Feeds

Tesco Mobile complains to Ofcom

Virtual operator, real complaint

High performance access to file storage

Tesco Mobile, and O2 which provides its network, has complained to Ofcom that changes to spectrum allocation could drive the supermarket's mobile offering out of business.

Tesco has realised that when O2 loses half its 900MHz spectrum in 2009 it will be Tesco Mobile customers who suffer, as the virtual operator camps on O2's 2G network at 900MHz, and the supermarket monolith isn't planning to lose coverage without a fight.

Two blocks of spectrum around 900MHz were given, without charge, to Vodafone and O2 in the early days of mobile telephones, to stimulate the growth of mobile telephony, and it's hard to argue that the policy was unsuccessful. Reclaiming that allocation will reduce the 2G coverage, or capacity, the operators can provide.

Ofcom argues that since it handed over the frequencies without charge it should be free to take them back without recompense, and the regulator launched a public consultation on the matter back in September.

If the blocks were auctioned then the conditions attached to their use could also be changed, allowing 3G services (or other technologies) to utilise what is quite an attractive frequency in terms of range and building penetration.

The Financial Times reports that O2 has joined Tesco in complaining that Ofcom shouldn't be taking their frequencies away. O2 will be able to mitigate the damage by getting their customers to switch to 3G networks, as should Vodafone who haven't commented on the matter.

But the supermarket warned it might have difficulty remaining "a viable force in the UK market" should the spectrum snatch go ahead.

Assuming some intelligent network design the loss of frequencies should reduce capacity rather than coverage, so if the operators can get more of their customers onto 3G then the impact should be minimal.

Tesco Mobile, however, only operates on the 2G network so could find their customers stuck in a technical cul-de-sac. Unless they decide to bid for the frequency themselves, or can convince O2 to do so for them.

High performance access to file storage

More from The Register

next story
A black box for your SUITCASE: Now your lost luggage can phone home – quite literally
Breakfast in London, lunch in NYC, and your clothes in Peru
Broadband Secretary of SHEEP sensationally quits Cabinet
Maria Miller finally resigns over expenses row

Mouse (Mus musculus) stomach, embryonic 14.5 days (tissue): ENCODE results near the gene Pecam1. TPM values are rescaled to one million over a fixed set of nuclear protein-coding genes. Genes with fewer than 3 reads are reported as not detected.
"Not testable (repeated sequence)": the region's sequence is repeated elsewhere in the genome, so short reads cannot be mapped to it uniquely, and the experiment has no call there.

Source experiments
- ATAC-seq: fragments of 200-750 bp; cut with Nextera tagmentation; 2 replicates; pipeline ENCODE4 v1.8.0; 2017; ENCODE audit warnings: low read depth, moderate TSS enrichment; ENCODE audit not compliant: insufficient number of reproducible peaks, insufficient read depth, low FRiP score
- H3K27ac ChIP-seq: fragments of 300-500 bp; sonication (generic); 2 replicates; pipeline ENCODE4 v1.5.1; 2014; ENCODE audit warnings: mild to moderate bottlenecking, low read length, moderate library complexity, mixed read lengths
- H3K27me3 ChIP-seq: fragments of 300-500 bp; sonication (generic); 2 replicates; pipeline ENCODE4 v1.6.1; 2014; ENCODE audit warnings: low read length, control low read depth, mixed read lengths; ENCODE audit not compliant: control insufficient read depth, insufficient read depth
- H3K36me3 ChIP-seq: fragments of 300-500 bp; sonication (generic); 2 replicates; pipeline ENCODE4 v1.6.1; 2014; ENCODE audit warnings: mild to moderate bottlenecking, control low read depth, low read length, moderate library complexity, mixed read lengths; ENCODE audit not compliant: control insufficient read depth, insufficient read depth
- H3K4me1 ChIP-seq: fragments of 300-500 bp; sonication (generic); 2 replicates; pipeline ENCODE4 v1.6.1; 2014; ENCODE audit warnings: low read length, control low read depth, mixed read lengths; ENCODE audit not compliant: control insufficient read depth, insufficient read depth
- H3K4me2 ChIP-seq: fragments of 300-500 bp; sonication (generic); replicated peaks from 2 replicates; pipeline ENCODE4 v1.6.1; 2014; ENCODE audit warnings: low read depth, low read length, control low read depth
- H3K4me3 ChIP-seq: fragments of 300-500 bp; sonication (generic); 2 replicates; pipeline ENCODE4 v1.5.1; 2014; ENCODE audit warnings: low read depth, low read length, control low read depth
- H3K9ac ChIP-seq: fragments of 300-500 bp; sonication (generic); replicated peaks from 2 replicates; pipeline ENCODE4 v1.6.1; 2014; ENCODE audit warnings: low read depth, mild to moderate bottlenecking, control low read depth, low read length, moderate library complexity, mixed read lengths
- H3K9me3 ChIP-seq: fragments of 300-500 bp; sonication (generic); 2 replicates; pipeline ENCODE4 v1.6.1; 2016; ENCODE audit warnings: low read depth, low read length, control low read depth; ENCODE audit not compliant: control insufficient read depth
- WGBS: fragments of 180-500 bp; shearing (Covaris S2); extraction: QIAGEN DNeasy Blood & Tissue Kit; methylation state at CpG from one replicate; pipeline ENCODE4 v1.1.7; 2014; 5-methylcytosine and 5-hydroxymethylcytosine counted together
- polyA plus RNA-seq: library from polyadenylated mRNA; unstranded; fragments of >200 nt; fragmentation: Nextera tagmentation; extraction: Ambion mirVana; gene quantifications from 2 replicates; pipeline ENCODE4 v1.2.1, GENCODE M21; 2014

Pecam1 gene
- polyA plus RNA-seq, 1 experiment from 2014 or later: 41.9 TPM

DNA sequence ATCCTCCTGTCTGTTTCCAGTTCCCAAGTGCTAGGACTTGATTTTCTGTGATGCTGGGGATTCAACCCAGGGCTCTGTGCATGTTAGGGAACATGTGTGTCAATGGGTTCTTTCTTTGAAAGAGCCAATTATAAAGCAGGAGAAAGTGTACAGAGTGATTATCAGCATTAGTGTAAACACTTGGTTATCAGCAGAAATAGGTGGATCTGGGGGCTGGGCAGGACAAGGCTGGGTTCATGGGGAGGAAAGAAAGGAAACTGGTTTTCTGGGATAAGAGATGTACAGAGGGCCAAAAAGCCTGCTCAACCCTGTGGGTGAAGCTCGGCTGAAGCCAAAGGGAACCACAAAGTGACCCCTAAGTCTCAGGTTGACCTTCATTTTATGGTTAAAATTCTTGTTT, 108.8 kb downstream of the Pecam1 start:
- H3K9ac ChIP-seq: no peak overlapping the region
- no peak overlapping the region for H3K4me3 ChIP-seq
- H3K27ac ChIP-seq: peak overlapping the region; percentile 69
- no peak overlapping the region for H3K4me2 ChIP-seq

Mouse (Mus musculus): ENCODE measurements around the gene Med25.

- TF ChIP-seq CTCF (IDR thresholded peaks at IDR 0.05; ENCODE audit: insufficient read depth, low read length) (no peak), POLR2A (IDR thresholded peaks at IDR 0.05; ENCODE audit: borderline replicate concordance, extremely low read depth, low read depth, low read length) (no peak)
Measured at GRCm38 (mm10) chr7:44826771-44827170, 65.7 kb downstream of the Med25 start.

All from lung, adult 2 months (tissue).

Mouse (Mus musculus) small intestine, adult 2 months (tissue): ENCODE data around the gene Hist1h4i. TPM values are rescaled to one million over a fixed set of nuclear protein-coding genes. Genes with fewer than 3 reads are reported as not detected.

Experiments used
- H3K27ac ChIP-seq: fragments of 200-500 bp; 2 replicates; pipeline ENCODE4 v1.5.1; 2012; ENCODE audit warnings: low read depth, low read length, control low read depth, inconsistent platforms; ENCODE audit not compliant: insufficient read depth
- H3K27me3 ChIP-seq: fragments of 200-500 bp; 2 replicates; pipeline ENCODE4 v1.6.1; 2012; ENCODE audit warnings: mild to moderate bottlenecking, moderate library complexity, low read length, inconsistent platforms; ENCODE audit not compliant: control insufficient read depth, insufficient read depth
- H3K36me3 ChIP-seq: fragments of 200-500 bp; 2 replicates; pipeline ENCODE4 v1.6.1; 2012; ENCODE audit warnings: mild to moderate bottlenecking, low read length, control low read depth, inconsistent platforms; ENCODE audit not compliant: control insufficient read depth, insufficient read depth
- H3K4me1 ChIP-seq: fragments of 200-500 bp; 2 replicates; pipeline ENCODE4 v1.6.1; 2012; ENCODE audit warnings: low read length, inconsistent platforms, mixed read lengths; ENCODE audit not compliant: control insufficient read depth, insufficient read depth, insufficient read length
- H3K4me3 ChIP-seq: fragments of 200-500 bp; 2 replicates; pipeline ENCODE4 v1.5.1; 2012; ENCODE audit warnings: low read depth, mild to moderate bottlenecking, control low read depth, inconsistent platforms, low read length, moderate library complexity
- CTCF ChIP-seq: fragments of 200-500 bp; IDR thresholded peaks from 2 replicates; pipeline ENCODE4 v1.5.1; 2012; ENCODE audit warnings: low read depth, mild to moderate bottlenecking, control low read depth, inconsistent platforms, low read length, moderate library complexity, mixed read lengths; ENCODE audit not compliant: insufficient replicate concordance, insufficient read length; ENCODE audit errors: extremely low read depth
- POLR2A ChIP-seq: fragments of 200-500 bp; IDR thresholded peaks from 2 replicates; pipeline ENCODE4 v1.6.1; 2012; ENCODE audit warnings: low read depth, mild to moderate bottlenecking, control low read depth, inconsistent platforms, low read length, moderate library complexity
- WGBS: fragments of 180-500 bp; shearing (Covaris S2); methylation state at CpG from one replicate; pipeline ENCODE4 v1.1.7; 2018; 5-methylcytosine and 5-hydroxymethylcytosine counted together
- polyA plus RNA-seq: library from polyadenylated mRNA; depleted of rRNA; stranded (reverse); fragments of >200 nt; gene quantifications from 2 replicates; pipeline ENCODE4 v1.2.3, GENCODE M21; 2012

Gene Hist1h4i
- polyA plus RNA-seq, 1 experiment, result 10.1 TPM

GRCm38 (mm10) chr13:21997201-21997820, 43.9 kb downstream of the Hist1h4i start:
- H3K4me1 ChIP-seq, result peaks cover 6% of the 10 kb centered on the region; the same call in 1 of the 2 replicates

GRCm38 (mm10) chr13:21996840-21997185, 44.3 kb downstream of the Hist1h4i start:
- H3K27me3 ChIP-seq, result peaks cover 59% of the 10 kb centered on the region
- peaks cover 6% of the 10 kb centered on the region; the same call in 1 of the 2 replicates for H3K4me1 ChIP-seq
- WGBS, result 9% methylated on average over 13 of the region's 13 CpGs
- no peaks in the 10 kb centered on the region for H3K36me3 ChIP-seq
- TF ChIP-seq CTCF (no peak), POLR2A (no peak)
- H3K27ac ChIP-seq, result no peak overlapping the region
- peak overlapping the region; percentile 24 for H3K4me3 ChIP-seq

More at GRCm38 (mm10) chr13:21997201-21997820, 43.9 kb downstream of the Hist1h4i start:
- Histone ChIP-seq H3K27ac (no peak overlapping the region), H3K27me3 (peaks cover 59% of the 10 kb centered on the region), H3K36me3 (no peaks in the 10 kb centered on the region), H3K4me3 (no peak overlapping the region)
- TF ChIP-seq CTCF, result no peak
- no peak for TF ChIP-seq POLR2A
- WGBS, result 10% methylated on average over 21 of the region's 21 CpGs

Skype pimps pro-level broadcast service
Playing Cat and Mouse with the media
Beat it, freetards! Dyn to shut down no-cost dynamic DNS next month
... but don't worry, charter members, you're still in 'for life'
Like Google, Comcast might roll its own mobile voice network
Says anything's possible if regulators approve merger with Time Warner
EE dismisses DATA-BURNING glitch with Orange Mail app
Bug quietly slurps PAYG credit - yet EE denies it exists
Turnbull leaves Australia's broadband blackspots in the dark
New Statement of Expectations to NBN Co offers get-out clauses for blackspot builds
Facebook claims 100 MEEELLION active users in India
Who needs China when you've got the next billion in your sights?
prev story

Whitepapers

Securing web applications made simple and scalable
In this whitepaper learn how automated security testing can provide a simple and scalable way to protect your web applications.
Five 3D headsets to be won!
We were so impressed by the Durovis Dive headset we’ve asked the company to give some away to Reg readers.
HP ArcSight ESM solution helps Finansbank
Based on their experience using HP ArcSight Enterprise Security Manager for IT security operations, Finansbank moved to HP ArcSight ESM for fraud management.
The benefits of software based PBX
Why you should break free from your proprietary PBX and how to leverage your existing server hardware.
Mobile application security study
Download this report to see the alarming realities regarding the sheer number of applications vulnerable to attack, as well as the most common and easily addressable vulnerability errors.